VOICE

On per-capita basis, town has seen disproportionately more confirmed positives than big city neighbours—but currently has only one active case

Despite a large jump in COVID-19-positive cases in St. Catharines over the last ten days, as some 60 infections were tied to a single greenhouse operation in that city, Pelham remains at the top of Niagara municipalities for historic cases of the virus per-capita among the general public.

According to Niagara Public Health statistics released Thursday, June 4, Pelham has 16.1 cases per 10,000 population among the general public, a rate that is 58% higher than St. Catharines, and 61% higher that Niagara-on-the-Lake, a town whose demographics closely match Pelham’s.

VOICE GRAPHIC

Since the Voice last reported on COVID-19 case rates in Niagara on May 26, Niagara Public Health has reported one more case in Pelham, bring the historical total to 34. Only one case remains active. (The Region does not report deaths by municipality.)

NOTL, Port Colborne, Wainfleet, and West Lincoln are all currently reporting zero active cases.

VOICE GRAPHIC

Public Health divides cases into two broad categories: those among the general public, and those in healthcare facilities.

Pelham’s cases are overwhelmingly among the general public, 85 percent, versus just 15 percent in healthcare facilities.

If both categories are combined, Pelham’s historical case rate per -capita remains second in Niagara, behind Welland. In Welland, the overwhelming number of cases are in healthcare facilities, 74 percent, while just over a quarter of cases, 26%, are among the general public.

In Pelham, Public Health attributes a bit less than one-third of all cases to travel, and zero percent to contact with persons who travelled. Slightly over 70 percent are attributed to community or close contact exposure.

Cases are reported based on the patient’s town of residence, which is not necessarily where the infected individual was exposed to the virus.

Speaking to the Niagara-on-the-Lake Local newspaper in late May, Dr. Mustafa Hirji, Acting Medical Officer of Health for the Niagara Region, emphasized this point.

“They could been having coffee in St. Catharines, gone to work in Thorold and then done some grocery shopping in Niagara Falls on the way home,” Hirji said, and have no idea where they contracted it.

“There are limitations of what we can interpret from the data. This represents the cases we know about, and not where they were exposed to it.”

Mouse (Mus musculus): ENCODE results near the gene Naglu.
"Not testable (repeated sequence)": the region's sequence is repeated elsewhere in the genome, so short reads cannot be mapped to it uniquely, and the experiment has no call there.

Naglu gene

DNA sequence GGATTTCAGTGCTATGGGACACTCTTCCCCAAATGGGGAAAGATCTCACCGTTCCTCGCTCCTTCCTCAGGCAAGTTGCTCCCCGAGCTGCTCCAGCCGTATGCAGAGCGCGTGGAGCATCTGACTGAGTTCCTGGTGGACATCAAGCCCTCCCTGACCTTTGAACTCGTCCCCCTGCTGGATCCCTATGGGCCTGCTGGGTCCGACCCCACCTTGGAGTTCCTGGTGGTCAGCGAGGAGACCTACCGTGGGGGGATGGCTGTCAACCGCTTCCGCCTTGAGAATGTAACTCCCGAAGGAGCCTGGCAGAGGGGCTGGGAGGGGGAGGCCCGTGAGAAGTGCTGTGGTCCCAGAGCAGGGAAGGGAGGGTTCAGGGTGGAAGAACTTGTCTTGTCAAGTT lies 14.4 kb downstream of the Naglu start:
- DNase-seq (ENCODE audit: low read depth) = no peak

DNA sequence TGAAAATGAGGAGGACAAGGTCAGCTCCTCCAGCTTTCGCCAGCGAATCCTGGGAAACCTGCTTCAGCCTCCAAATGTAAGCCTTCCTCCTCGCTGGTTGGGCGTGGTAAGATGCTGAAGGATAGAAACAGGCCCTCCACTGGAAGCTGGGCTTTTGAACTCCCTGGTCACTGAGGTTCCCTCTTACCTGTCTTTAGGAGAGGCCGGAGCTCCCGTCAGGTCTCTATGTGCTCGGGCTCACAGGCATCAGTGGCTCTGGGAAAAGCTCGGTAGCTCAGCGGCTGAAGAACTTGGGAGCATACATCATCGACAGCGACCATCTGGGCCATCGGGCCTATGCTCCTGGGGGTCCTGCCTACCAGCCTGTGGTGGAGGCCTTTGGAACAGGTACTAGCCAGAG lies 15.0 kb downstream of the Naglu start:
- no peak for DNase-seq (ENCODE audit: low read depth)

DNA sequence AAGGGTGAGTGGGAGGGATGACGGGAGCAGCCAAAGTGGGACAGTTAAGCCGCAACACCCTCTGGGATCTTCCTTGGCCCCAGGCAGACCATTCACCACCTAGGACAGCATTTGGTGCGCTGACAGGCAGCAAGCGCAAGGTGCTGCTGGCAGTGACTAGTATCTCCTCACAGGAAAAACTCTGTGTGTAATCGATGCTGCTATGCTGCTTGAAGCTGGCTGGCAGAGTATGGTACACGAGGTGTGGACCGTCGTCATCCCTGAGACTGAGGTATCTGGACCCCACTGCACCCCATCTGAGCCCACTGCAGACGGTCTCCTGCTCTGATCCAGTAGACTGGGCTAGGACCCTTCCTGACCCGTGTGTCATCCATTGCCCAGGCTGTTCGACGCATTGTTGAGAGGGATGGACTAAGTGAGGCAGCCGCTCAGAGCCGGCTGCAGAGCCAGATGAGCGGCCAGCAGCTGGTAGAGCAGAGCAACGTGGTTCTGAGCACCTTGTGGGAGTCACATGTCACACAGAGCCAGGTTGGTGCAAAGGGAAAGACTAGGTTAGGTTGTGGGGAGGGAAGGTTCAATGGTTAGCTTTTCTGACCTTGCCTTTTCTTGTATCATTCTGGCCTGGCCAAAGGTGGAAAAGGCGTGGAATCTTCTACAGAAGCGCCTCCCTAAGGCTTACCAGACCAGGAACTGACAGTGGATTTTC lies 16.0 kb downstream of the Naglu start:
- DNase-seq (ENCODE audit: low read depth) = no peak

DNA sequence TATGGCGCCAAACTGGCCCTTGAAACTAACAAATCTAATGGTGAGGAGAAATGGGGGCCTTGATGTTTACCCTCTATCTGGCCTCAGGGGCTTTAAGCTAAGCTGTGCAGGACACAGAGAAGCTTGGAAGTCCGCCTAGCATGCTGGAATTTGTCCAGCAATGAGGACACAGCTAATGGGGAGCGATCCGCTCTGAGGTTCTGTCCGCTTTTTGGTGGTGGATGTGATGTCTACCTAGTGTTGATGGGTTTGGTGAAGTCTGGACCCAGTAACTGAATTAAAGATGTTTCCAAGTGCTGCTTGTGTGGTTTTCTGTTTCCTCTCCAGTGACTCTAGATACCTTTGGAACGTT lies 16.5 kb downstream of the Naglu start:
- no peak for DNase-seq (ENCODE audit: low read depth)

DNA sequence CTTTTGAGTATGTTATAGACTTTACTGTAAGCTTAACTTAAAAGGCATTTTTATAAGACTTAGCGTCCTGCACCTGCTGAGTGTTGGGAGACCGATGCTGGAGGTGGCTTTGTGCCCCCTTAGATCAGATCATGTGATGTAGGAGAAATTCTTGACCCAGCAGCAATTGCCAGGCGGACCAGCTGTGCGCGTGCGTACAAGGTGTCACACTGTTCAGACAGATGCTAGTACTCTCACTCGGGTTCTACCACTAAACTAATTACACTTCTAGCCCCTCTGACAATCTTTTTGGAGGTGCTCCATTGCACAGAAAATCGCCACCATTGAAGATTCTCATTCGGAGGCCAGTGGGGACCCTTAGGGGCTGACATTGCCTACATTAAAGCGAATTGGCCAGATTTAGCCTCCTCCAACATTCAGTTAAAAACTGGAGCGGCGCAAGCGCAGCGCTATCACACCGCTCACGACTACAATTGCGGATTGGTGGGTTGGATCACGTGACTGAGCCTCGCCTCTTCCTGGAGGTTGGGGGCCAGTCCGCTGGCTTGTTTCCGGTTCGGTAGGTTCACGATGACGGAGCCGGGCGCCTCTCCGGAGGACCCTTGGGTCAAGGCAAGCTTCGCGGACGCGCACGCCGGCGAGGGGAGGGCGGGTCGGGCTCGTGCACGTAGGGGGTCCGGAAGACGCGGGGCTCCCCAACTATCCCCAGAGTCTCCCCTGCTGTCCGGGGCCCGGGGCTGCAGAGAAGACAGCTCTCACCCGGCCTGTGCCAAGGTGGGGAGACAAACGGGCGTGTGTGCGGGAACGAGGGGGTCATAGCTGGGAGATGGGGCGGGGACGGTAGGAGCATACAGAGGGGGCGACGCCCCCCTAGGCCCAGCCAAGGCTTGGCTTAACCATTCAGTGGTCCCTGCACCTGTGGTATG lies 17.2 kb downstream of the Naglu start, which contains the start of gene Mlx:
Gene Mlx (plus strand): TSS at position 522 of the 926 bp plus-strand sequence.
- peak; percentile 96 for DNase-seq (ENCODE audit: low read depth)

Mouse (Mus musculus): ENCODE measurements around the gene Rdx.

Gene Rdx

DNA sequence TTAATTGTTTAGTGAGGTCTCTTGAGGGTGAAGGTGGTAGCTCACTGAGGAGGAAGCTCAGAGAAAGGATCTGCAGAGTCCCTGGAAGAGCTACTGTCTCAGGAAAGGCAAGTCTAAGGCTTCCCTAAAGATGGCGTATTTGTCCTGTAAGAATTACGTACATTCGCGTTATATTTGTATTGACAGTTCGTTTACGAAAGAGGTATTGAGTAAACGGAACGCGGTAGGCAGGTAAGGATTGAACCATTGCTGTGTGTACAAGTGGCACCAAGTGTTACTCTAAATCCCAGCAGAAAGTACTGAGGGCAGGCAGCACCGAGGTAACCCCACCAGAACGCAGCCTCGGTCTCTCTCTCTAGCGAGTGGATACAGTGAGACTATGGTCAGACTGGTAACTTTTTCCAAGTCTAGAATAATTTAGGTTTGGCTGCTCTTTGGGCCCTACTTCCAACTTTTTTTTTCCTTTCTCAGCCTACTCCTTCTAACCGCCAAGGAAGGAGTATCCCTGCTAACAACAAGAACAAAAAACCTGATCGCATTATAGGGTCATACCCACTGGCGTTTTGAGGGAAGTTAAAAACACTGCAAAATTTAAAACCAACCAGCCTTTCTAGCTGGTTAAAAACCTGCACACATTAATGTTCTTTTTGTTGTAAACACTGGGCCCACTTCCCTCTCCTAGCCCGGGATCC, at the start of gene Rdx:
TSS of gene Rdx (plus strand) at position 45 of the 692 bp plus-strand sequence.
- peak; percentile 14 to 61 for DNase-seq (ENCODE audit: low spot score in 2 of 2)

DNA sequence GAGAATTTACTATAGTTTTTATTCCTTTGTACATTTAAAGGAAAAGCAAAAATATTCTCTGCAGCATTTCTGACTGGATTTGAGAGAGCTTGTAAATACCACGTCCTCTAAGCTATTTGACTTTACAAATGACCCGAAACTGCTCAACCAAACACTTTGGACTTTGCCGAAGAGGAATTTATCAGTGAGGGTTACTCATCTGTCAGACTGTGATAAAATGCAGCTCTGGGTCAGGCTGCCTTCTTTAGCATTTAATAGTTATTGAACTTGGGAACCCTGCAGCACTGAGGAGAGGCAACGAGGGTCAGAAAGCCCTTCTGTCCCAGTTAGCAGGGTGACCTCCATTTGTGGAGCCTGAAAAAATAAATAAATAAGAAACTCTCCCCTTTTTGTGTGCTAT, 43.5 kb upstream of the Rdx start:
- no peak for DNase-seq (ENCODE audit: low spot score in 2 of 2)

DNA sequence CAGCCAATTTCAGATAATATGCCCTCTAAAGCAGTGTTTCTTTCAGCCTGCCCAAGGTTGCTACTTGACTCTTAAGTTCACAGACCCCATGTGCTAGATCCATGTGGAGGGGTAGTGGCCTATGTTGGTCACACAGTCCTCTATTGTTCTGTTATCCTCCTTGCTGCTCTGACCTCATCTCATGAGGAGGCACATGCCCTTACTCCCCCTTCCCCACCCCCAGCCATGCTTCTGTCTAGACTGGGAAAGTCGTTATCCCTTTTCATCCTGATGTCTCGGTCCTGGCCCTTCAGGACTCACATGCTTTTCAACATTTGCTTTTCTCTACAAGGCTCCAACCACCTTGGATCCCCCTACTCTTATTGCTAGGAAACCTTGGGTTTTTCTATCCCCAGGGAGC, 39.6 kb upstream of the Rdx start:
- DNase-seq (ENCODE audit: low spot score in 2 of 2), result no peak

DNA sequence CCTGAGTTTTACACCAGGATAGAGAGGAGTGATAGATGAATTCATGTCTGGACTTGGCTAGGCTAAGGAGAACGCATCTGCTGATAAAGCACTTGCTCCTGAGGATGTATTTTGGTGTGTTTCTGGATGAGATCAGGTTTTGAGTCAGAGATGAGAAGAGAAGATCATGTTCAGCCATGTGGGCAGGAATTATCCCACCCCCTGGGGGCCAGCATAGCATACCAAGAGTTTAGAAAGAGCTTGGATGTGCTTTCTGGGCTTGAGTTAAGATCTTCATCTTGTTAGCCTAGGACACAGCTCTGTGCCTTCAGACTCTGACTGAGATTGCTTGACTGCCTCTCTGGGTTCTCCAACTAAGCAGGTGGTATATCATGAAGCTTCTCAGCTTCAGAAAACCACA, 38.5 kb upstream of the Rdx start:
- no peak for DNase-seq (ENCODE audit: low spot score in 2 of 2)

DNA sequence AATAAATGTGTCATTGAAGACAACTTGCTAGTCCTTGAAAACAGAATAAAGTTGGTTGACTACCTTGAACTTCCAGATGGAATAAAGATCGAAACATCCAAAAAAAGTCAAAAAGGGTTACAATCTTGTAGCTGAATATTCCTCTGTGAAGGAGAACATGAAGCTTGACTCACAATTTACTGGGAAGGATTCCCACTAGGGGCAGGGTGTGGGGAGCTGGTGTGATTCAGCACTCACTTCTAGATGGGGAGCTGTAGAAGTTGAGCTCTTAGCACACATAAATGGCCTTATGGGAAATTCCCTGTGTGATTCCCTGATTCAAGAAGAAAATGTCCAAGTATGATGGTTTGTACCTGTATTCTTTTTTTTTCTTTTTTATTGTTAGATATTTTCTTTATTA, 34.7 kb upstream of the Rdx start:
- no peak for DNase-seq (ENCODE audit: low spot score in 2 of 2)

Three Pelham residents and one non-resident who later tested positive for the virus shared the same enclosed space, during Pelham Town Council’s meeting of March 23. Councillor Ron Kore, Councillor Mike Ciolfi, and two senior administrators all later tested positive for COVID-19. The two staffers and Kore experienced varying symptoms and recovered. Councillor Ciolfi died ten days later. An official cause of death has not been made public.

On April 22, news broke that Kore, who is also the Fonthill Sobeys franchisee, had continued working in his store and attending council while exhibiting symptoms of a respiratory illness—including during the March 23 council meeting, as seen in the Town’s video recording of the meeting.

The main takeaway from the statistics, Hirji said, “is that people in every municipality have been infected, and it’s still out there…. As businesses are opening up, and we have the potential for interacting, we have the potential for the virus to spread.”

Although the numbers represent positive tests, not the overall infection rate among those who may be positive but asymptomatic, Hirji said he was confident they are a realistic indication of “the big picture.”

If patients started showing up at the hospitals and requiring intensive care, there might be concern that the numbers are not accurate, “but we’re not seeing that.”

Hirji stressed that the best advice now is for people who are experiencing COVID-19 symptoms to reach out to assessment centres or their physicians for advice about whether to be tested.

“We really do want to find any cases that are out there.”

 

Total number of Niagara cases since outbreak began: 707

Total number of active cases: 85

Total number of deaths: 60

Some 25 percent of total cases were found in long-term care or retirement homes. Among those cases, 83 percent died.

Total number of historic cases among the general public by municipality

Fort Erie: 15

Grimsby: 14

Lincoln: 12

Niagara Falls: 69

NOTL: 19

Pelham: 29

Port Colborne: 10

St. Catharines: 144

Thorold: 16

Wainfleet: 4

Welland: 56

West Lincoln: 6

 

Find Niagara Public Health COVID-19 updates here.

 

With files from the NOTL Local.

 

UPDATED June 4, 8:00 PM, with a breakdown of Pelham exposure by category